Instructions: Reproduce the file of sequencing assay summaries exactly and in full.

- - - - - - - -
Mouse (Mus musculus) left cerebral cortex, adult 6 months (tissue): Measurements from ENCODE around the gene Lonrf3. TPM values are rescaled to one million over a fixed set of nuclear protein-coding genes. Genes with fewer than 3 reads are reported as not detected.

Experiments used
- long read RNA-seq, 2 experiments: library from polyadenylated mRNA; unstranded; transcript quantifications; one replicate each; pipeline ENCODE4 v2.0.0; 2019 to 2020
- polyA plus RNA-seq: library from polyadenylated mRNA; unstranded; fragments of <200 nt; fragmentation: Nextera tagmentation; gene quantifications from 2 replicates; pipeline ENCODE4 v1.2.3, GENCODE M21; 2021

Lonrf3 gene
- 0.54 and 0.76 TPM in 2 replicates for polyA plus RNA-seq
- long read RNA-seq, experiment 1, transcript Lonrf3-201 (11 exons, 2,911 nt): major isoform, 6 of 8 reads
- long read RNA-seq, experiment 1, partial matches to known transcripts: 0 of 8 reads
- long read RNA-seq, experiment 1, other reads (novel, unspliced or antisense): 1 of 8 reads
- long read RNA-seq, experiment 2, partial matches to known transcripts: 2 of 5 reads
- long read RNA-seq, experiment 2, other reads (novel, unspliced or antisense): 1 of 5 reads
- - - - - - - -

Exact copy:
Mouse (Mus musculus) left cerebral cortex, adult 6 months (tissue): Measurements from ENCODE around the gene Lonrf3. TPM values are rescaled to one million over a fixed set of nuclear protein-coding genes. Genes with fewer than 3 reads are reported as not detected.

Experiments used
- long read RNA-seq, 2 experiments: library from polyadenylated mRNA; unstranded; transcript quantifications; one replicate each; pipeline ENCODE4 v2.0.0; 2019 to 2020
- polyA plus RNA-seq: library from polyadenylated mRNA; unstranded; fragments of <200 nt; fragmentation: Nextera tagmentation; gene quantifications from 2 replicates; pipeline ENCODE4 v1.2.3, GENCODE M21; 2021

Lonrf3 gene
- 0.54 and 0.76 TPM in 2 replicates for polyA plus RNA-seq
- long read RNA-seq, experiment 1, transcript Lonrf3-201 (11 exons, 2,911 nt): major isoform, 6 of 8 reads
- long read RNA-seq, experiment 1, partial matches to known transcripts: 0 of 8 reads
- long read RNA-seq, experiment 1, other reads (novel, unspliced or antisense): 1 of 8 reads
- long read RNA-seq, experiment 2, partial matches to known transcripts: 2 of 5 reads
- long read RNA-seq, experiment 2, other reads (novel, unspliced or antisense): 1 of 5 reads